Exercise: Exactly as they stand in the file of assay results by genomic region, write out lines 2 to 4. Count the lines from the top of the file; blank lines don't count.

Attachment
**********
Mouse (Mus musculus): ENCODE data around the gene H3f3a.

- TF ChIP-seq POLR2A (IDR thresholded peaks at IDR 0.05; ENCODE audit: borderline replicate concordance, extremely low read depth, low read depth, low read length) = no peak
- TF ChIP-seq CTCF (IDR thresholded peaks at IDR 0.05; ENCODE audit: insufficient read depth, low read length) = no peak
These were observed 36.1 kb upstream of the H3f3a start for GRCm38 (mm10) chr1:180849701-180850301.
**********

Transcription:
- TF ChIP-seq POLR2A (IDR thresholded peaks at IDR 0.05; ENCODE audit: borderline replicate concordance, extremely low read depth, low read depth, low read length) = no peak
- TF ChIP-seq CTCF (IDR thresholded peaks at IDR 0.05; ENCODE audit: insufficient read depth, low read length) = no peak
These were observed 36.1 kb upstream of the H3f3a start for GRCm38 (mm10) chr1:180849701-180850301.